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Implement a "pip upgrade" command #3194

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@jkseppan

jkseppan commented Oct 18, 2015

Upgrade those requirements given directly but dependencies only as needed to satisfy dependency relations. Inspired by Nathaniel Smith's post at http://thread.gmane.org/gmane.comp.python.scientific.user/36377.

See also: #59

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jkseppan added some commits Oct 18, 2015

Implement a "pip upgrade" command
Upgrade those requirements given directly but dependencies only as
needed to satisfy dependency relations. Inspired by Nathaniel Smith's
post at http://thread.gmane.org/gmane.comp.python.scientific.user/36377

See also: #59
@njsmith

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njsmith commented Oct 19, 2015

You might want to deprecate the -U / --upgrade option to install as well?

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dstufft commented Oct 19, 2015

We'll want to deprecate -U / --upgrade yes, and I think we'll also want to add a --recursive option to pip upgrade to get the old behavior back.

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jkseppan commented Oct 19, 2015

It seems that --upgrade does two things: it causes all dependencies to be upgraded, and it requests overwriting existing packages when used with --target. Should the latter be enabled by some different option?

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njsmith commented Oct 19, 2015

@dstufft: I'm dubious about this --recursive option. The operations of "please give me the latest version of these specific packages" and "please give me the latest version of everything" -- those are sensible concepts with clear use cases. ("Oo I just read about some shiny new feature I want" and "let's get up to date", respectively.) The operation of "please give me the latest version of this specific package, plus all of its transitive dependencies, but not anything else" OTOH makes no sense to me, and isn't included in any other package system I'm aware of. What's the use case? Why does this make more sense than, say, "please give me the latest version of all packages whose name starts with 'l'"?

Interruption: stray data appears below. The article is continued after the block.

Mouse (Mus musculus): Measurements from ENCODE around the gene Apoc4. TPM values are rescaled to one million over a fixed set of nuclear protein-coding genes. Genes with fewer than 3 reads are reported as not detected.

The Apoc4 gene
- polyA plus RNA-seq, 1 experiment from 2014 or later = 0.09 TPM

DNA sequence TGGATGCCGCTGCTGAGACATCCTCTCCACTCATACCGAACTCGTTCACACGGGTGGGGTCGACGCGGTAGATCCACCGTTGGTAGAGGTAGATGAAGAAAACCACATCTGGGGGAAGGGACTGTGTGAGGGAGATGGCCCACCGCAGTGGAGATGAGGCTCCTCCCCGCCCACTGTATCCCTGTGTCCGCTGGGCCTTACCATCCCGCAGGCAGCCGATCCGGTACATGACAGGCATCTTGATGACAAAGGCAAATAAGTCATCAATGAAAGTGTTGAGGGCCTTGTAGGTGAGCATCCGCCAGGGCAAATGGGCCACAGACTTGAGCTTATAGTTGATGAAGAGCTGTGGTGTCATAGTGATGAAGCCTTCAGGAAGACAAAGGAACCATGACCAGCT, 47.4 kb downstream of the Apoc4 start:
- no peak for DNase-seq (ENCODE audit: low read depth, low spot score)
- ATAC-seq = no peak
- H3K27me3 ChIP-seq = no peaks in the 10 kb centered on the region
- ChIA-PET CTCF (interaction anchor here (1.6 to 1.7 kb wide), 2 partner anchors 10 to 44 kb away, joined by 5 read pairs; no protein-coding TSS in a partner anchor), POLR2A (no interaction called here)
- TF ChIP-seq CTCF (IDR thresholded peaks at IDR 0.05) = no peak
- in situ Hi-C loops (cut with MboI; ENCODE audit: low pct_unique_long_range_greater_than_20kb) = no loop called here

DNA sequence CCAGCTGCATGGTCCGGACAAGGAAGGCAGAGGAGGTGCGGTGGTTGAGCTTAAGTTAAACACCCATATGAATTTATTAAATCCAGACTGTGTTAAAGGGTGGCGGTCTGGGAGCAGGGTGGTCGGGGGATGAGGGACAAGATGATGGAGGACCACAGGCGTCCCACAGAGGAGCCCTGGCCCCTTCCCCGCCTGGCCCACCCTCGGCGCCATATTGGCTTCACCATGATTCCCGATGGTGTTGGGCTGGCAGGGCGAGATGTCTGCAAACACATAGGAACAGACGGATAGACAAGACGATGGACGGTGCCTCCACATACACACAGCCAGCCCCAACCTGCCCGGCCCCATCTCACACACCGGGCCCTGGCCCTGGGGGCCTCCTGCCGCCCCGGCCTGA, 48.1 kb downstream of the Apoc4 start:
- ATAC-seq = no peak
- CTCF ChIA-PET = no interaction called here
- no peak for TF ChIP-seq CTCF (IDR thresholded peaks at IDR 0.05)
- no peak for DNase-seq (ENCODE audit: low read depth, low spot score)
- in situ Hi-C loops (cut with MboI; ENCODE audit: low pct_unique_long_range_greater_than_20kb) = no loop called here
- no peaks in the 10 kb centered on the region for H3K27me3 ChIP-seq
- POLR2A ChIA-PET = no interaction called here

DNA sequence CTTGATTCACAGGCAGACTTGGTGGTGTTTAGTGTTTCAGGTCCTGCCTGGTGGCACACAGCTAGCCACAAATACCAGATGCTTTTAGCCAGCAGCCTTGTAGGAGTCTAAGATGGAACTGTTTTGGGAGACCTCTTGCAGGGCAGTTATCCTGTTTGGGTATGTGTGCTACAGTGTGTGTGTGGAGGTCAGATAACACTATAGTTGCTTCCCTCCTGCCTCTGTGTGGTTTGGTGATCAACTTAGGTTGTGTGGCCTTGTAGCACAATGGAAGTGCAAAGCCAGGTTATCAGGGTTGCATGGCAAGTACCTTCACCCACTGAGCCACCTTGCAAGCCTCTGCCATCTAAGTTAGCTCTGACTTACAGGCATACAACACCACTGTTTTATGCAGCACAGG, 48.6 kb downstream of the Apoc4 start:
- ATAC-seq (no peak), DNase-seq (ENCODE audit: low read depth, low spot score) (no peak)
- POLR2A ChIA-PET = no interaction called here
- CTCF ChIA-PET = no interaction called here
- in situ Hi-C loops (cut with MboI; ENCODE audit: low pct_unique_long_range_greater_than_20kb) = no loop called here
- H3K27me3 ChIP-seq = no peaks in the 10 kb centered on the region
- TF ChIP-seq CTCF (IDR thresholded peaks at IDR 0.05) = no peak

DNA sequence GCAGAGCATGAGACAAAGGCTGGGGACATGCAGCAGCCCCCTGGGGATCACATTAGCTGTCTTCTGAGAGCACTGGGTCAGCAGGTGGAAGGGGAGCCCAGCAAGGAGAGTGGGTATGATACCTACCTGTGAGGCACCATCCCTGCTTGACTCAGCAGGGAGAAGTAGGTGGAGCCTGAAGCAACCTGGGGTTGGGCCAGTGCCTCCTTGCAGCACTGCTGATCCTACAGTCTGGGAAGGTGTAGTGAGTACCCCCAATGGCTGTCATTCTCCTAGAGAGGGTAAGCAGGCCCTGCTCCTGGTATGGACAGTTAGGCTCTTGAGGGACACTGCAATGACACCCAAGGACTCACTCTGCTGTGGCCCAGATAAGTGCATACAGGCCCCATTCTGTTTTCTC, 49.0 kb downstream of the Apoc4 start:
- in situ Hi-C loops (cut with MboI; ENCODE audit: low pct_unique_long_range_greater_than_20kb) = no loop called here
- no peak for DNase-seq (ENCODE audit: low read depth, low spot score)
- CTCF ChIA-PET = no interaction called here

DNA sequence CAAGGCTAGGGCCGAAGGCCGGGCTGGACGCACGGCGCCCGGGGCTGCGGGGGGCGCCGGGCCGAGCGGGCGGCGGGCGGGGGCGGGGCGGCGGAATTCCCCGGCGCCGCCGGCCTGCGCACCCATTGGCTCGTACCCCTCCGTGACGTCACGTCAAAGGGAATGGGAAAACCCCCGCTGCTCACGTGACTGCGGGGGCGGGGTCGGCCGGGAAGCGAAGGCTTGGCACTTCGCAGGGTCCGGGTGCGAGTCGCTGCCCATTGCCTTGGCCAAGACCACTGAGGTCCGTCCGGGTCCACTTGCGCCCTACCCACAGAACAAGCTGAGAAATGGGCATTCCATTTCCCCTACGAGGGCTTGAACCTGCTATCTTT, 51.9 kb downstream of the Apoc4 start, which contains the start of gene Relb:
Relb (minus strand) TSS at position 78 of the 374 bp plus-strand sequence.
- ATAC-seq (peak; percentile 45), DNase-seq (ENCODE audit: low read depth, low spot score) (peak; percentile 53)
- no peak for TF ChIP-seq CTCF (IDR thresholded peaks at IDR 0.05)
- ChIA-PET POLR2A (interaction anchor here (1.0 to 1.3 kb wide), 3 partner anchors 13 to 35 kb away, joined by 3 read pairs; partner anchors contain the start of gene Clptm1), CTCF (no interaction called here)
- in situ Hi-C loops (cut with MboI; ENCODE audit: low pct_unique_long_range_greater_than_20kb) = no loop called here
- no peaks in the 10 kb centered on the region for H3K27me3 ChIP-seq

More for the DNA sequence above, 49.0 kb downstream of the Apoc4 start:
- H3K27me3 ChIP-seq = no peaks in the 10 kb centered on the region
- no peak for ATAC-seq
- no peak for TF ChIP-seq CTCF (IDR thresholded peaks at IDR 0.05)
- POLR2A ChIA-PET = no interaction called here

And of course -U will still be there during the deprecation period if anyone does turn out to desperately want this for some reason, so waiting for a use case to appear is low risk.

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qwcode commented Oct 19, 2015

I'm dubious about this --recursive option
What's the use case?

let's say I'm using the pyramid framework, and I want the latest version, and also all the bugfixes for all the dependencies.

upgrading pyramid alone will update dependencies when there's a change to the lower bound (or upper bound) constraints, but it won't naturally bring in minor/patch releases otherwise.

P.S.: just want to state clearly that pip install -U does honor upper bound constraints for dependencies if they exists (at least as best as it can given the limitations it has related to #988, see next P.S.), so it's not a completely aggressive upgrade to the latest version.

P.S.: the lack of proper resolution (#988) does make recursive upgrades more dangerous than they should be, but it's not the fault of the "recursion" itself, but rather that pip does not properly consider the constraints of the existing environment, and also does not properly compile constraints as it discovers them in the resolution process.

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rgommers commented Oct 19, 2015

Thanks for working on this @jkseppan!

There's some text in docs/user_guide.rst about pip install --upgrade and the plan to implement pip upgrade that needs adapting.

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njsmith commented Oct 19, 2015

let's say I'm using the pyramid framework, and I want the latest version, and also all the bugfixes for all the dependencies.

In what circumstance would I specifically want to get all bug fixes in whatever packages happen to be in pyramid's dependency chain, but avoid getting bug fixes in other packages? To be clear, I'm assuming we will eventually have an upgrade --all, and I'm asking for use cases where someone would look at --recursive and --all and choose --recursive.

(AFAICT the only reason -U works the way it does is that in the old easy_install view of the world, upgrade --all doesn't make sense -- both because there's no resolver, and because before virtualenv won, the model was that you'd have multiple versions of the same package in a single global environment, so what does "all" mean? So -U was designed as a poor man's --all.)

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qwcode commented Oct 19, 2015

use cases where someone would look at --recursive and --all and choose --recursive.